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June 11, 2013 - Comments Off on Pakistan: Civil Society Condemns NSA Surveillance & Data Collection
We the undersigned strongly condemn the collection and surveillance of Pakistani citizens’ online communications and activities by the Government of the United States of America under its National Security Agency’s (NSA) Prism Programme. Reports about the programme reveal that the NSA has been involved in large scale surveillance of citizens – both at home and abroad. In terms of data gathering from other countries, Pakistan ranks second on the list of countries from where the most amount of digital data has been collected, following only Iran.
In the past years, the Government of Pakistan has cooperated extensively with the US Government on many counts – from joint operations to alleged information sharing. However, the recent leaks reveal that this is no targeted surveillance but blanket surveillance of citizens at the whims of the US security agency.
NSA’s mass surveillance cannot be justified under national security. The Prism programme has violated the fundamental rights of citizens in Pakistan and abroad.
We call upon the Prime Minister, the Ministry of Interior, Ministry of Foreign Affairs and Ministry of Information and Technology to demand full disclosure from the US Government over this issue and protect our constitutional rights of privacy, freedom of expression and freedom of speech. The State of Pakistan must respond to this breach of rights immediately and demand an end to blanket surveillance.
[If you want to sign the statement please leave your or your organization's name in the comment section]
May 9, 2013 - Comments Off on FinFisher Commercializing Digital Spying – How You can be a Victim?
- Shaikh Rafia
FinFisher is surveillance software by Gamma International UK Ltd marketing the surveillance solutions to government security officials through exploiting security lapses in anti-virus programs. It is basically a spyware suite designed to allow someone to spy on a computer or mobile device. Described by the company as "Governmental IT Intrusion and Remote Monitoring Solutions”, FinFisher has its command and control servers installed in around 36 countries globally, according to a report and analysis by Citizen Lab. Pakistan is one of those countries, and Pakistan Telecommunication Company Ltd (PTCL) owns the network where FinFisher server is found.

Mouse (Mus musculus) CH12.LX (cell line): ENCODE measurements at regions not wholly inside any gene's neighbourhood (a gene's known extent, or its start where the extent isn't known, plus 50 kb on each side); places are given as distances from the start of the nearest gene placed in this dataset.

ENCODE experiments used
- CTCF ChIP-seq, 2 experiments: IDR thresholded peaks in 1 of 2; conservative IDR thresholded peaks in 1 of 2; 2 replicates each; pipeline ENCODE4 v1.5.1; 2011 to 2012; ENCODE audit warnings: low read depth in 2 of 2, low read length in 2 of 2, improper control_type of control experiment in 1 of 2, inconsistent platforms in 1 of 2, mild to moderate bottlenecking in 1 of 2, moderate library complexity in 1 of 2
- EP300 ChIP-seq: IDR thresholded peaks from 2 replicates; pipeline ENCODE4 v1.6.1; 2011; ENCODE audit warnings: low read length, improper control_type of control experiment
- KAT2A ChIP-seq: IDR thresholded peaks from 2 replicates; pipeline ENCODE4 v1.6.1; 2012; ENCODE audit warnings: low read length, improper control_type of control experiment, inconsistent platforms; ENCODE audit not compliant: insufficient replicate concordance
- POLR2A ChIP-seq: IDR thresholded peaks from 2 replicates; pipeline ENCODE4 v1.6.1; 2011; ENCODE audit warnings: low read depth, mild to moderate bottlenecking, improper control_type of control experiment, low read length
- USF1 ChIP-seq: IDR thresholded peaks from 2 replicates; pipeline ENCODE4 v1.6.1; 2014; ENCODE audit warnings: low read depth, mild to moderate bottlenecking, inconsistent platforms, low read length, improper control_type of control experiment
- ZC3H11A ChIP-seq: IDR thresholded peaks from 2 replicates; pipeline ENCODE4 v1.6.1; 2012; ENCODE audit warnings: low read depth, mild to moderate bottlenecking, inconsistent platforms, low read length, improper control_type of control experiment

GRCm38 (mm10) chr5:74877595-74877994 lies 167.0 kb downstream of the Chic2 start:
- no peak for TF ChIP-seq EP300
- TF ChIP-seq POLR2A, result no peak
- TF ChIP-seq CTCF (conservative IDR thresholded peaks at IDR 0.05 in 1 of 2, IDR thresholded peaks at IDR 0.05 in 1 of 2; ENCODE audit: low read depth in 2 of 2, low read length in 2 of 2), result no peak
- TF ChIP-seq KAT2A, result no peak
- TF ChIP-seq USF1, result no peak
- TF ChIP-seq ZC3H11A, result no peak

The FinSpy malware – tool of FinFisher intrusion kit – was often injected in the potential victims’ machines by sending them malicious email. In the analysis, Citizen Lab found that email addresses which were used to send these emails were on the names of some popular journalist names (in the case of Bahraini activists) and the email shared attachments which looked pertaining to the Bahraini turmoil. On opening the attachments, jpeg files were saved on the victim’s computers which were actually executable files. This sort of access gives the attacker clandestine remote access to the victimized machine with data harvesting and exfiltration capabilities. Commonly, someone tricks you into clicking a file - a picture, word document, etc – which actually hides the FinSpy file and silently affects your machine without you or the Anti-Virus program installed in your machine detecting it.
Citizen Lab found that the data like Skype audio calls, chats, key logger and passwords was accessible to the attacker. FinFisher can even secretly use the microphone or webcam in your computer or Read more
November 30, 2012 - Comments Off on 16 DAYS X 16 STORIES: TELL. LISTEN. ACT.
From 25 Nov to 10 Dec, Take Back The Tech! invites you to take one action per day to end violence against women. Each daily action explores an issue of violence against women and its interconnection with communication rights, and approaches different communication platforms - online and off - in creative and tactical ways.Take Back The Tech! End violence against women.
16 DAYS X 16 STORIES: TELL. LISTEN. ACT.
The act of storytelling is transformative.
When you tell a story, you are defining the experience. You are naming the actors, narrating the event, framing the values and deciding which details matter. In other words, you are constructing reality.
When you listen to a story, you are allowing your point of view to be shifted, and be immersed into another reality. When you listen actively, you are also moved through more profound understanding.
The world is made up of many, many stories. Some are more loudly told and heard than others, while some are shared in smaller circles. Often, it depends on who is telling the story and how much power they have in the context where it is heard.
If we pay attention to stories that are less easily heard, then we are contributing to changing who has power.
If we make the effort to tell stories that are not familiar, then we are actively participating in shaping what matters.
Take Back the Tech! From 25 Nov to 10 Dec, take part in the 16 days of activism and take control of technology to tell, listen and share transformative stories. Document, inspire, converse and collectively envision the end to violence against women.
16 DAYS X 16 STORIES
We will be featuring a story every day for 16 days. Each story will present the different ways that internet and mobile technologies affect the lives of women and girls in different parts of the world.
Some are stories by women and girls who have experienced violence online or through the use of digital technologies. Some are stories that subvert ideas of technology, gender roles and harm. Some are stories that imagine a world free from violence against women – with wit, gravity, humour and imagination.